My next step is to get a brief history and cultural context on Les Pays des Illinois.  I need to know who was here in 1750, where they came from and what they were doing at the time.   Lots more work to do..... but let's start it with a couple of articles that give nice little descriptions of the area.  

Colonists and Colonizing in the Illinois Country

Illinois Country - Wikipedia

Before and Working on the After

I hope Oprah can give this guy a makeover! 

I figured a before pic was in order.  Here it is...    That's right, GENERIC!  Exactly as I had described earlier.  It is enough to pass a jury according to some of my more serious living history buddies, but I'm just not satisfied.  Plus, it is is definitely NOT French here in the Illinois Country, 1750.  I had originally tried to put together something from a Virginia/Anglo context.  Here's what I've got on from top to bottom:  

Wool Monmouth cap 
Scrap of cotton cloth for a neck scarf
Linen/cotton blend shirt 
Waistcoat in cotton 
Cotton canvas French-fly breeches 
Cotton Socks 
Leather buckle shoes with brass buckles

Oh, the fusil?  That's a French "D" that I built from a kit.  It's staying!   I do have a Fusil de Chasse as well, but my "D" is a tack-driver if it can get me to cooperate.  Shooting is how I got into this crazy hobby and enjoy a good shooting competition as much as any other part of the hobby.  

Saturday, January 28, 2012

It's a Start

The internet is a great thing for hobbyists.  If you're into woodworking, sports, or even toddler beauty pageants, there are like-minded people with the same enthusiasm for a subject as yourself.

My passion is history.  Passion is a strong word.  Perhaps obsession is stronger, with a negative connotation, but either word will describe my interest in history.  The internet has helped me discover that there are people with a similar passion/obsession in my main area of interest: 18th Century American History.   That's right.... the colonial period.

Now we tend to think of the American Revolution, George Washington and Benjamin Franklin when it comes to colonial history.  For non-history buffs, the influence of the French in the heart of the present-day United States is a long-forgotten topic.  This is my main area of interest, although I do find eastern frontier history intriguing as well.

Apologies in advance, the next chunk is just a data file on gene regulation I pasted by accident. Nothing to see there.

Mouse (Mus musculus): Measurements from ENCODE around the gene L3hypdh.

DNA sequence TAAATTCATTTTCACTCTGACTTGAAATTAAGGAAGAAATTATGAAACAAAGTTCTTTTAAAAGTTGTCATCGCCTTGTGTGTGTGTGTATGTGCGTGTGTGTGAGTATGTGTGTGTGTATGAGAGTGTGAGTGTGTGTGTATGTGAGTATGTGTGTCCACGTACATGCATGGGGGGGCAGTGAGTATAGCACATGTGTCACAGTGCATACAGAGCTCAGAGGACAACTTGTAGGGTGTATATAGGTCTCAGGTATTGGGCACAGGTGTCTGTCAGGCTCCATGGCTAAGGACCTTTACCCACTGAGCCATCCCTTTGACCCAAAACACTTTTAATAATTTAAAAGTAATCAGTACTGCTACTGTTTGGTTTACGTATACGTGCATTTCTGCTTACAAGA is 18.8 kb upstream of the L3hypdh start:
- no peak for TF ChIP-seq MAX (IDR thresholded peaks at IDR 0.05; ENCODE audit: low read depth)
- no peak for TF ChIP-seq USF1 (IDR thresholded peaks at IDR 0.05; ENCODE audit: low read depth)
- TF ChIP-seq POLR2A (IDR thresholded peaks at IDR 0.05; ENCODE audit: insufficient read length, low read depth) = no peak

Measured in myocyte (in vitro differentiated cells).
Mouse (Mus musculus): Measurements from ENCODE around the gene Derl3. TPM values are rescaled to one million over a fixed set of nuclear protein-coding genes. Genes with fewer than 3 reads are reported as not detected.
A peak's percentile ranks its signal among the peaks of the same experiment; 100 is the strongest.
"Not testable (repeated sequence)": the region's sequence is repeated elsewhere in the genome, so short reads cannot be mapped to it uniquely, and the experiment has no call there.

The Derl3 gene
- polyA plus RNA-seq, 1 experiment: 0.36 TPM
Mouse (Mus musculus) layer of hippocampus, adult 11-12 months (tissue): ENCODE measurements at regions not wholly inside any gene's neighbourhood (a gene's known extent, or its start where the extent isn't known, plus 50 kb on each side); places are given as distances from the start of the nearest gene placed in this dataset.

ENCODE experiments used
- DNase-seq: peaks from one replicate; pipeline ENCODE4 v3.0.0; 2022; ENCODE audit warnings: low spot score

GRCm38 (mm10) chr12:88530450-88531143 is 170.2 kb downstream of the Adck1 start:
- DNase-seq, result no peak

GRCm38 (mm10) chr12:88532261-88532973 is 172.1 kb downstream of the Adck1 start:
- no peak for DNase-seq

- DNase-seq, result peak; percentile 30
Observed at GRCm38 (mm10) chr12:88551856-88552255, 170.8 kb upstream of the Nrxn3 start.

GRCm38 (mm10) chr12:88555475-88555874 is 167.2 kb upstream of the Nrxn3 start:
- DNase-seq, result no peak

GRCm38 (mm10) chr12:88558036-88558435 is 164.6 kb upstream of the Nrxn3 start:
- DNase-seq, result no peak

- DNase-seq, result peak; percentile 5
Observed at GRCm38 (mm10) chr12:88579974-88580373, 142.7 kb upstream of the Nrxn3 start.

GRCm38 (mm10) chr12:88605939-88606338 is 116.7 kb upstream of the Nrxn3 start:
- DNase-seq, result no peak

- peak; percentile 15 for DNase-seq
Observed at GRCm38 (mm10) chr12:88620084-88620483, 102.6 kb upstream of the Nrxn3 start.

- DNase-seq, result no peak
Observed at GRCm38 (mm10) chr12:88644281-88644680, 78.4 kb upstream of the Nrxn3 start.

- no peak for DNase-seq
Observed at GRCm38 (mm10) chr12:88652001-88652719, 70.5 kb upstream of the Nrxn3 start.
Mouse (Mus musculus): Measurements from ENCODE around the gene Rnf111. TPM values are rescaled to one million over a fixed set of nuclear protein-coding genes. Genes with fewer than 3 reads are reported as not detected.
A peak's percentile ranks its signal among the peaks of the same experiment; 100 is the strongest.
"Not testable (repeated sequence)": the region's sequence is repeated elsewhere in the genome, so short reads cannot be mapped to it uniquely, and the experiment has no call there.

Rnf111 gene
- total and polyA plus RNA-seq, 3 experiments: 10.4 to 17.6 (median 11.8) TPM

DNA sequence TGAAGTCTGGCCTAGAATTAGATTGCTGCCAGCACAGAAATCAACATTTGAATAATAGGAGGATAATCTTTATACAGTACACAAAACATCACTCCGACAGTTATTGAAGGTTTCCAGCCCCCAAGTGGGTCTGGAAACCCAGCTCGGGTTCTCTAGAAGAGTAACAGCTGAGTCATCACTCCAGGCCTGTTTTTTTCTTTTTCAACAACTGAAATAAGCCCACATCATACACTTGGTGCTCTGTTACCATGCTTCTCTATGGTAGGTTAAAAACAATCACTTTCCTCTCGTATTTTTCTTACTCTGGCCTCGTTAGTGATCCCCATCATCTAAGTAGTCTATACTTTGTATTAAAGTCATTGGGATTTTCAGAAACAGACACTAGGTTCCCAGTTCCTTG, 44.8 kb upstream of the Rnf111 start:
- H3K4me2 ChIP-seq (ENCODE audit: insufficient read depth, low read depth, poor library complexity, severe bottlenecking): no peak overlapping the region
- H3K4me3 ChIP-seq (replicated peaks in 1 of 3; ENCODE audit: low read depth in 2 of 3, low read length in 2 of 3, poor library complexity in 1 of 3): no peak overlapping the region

I've been involved in 18th century "living history" for about 9 years.  Most people call us "reenactors", but I prefer "living historian".  My reason for this is that reenactors are often thought of by the general public as strictly a soldier recreating a battle scenario.  My interest is in the mundane daily life of the common person.  This is where ALL of our ancestors came from.... and they lived it every day.  Accurately recreating these daily life scenarios is what I believe "living history" is all about.

Generic.  That is a word that best describes my current status in living history.  I have the gear needed to camp, hunt and cook in the 1700's, but it is a hodge-podge of things loosely based on historical artifacts, with little regard for time, location and the type of person using it.   My goal here is to create a more correct living history "persona" and get away from the dreaded "generic" colonist that I have been for far too long.

The plan isn't to "be" a person from the 1700's.  That is, I do not wish to act in a "first-person" role like an actor in costume.   I am not an actor and really don't enjoy being a center of attention.  However, if I am camping or demonstrating a skill that a person finds interesting and they wish to talk about it, try it, or ask questions, then my teacher mode kicks in and I get a rush out of being able to share what I have learned.

My Goal: To portray a habitant (farmer/citizen) from Pays des Illinois or the "Illinois Country" of New France from around the 1750 time period.   

The Pays des Illinois or Illinois Country
My area of focus is found within the red oval.

This area includes the historical settlements of Kaskaskia, Prairie du Rocher, St. Philippe, Cahokia and DeChartres in the southwestern parts of modern-day Illinois along the Mississippi River.